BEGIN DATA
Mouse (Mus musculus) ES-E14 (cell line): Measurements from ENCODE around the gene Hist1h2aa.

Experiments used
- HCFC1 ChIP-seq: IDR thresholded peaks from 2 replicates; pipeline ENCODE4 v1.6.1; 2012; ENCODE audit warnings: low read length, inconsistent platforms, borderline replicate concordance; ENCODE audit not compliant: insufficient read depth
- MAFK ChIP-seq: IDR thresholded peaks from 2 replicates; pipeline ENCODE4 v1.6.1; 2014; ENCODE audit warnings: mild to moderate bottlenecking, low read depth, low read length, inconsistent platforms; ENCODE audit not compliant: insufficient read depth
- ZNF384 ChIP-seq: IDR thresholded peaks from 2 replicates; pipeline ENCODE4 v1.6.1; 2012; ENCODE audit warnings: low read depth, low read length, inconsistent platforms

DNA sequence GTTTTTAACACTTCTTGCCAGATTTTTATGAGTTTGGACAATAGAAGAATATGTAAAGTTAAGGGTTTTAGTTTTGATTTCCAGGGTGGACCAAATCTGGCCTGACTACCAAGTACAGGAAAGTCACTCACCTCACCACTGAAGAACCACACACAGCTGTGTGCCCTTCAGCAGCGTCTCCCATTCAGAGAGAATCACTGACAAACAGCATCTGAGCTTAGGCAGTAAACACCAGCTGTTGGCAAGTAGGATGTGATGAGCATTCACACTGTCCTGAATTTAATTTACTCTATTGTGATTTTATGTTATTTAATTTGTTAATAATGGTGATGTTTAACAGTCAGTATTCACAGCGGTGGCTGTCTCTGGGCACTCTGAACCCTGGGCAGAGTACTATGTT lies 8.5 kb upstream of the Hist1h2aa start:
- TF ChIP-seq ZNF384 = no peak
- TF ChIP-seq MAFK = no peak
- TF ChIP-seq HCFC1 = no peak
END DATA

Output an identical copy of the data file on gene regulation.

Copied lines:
Mouse (Mus musculus) ES-E14 (cell line): Measurements from ENCODE around the gene Hist1h2aa.

Experiments used
- HCFC1 ChIP-seq: IDR thresholded peaks from 2 replicates; pipeline ENCODE4 v1.6.1; 2012; ENCODE audit warnings: low read length, inconsistent platforms, borderline replicate concordance; ENCODE audit not compliant: insufficient read depth
- MAFK ChIP-seq: IDR thresholded peaks from 2 replicates; pipeline ENCODE4 v1.6.1; 2014; ENCODE audit warnings: mild to moderate bottlenecking, low read depth, low read length, inconsistent platforms; ENCODE audit not compliant: insufficient read depth
- ZNF384 ChIP-seq: IDR thresholded peaks from 2 replicates; pipeline ENCODE4 v1.6.1; 2012; ENCODE audit warnings: low read depth, low read length, inconsistent platforms

DNA sequence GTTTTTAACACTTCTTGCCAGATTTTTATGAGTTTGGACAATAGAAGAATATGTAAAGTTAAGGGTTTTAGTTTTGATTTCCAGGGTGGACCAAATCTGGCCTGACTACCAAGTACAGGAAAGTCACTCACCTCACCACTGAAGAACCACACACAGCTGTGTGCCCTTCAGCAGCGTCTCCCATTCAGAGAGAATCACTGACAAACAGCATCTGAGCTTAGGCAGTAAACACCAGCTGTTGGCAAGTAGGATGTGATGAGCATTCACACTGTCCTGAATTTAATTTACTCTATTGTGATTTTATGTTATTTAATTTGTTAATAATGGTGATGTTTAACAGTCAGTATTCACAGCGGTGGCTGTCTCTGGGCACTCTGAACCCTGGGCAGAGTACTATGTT lies 8.5 kb upstream of the Hist1h2aa start:
- TF ChIP-seq ZNF384 = no peak
- TF ChIP-seq MAFK = no peak
- TF ChIP-seq HCFC1 = no peak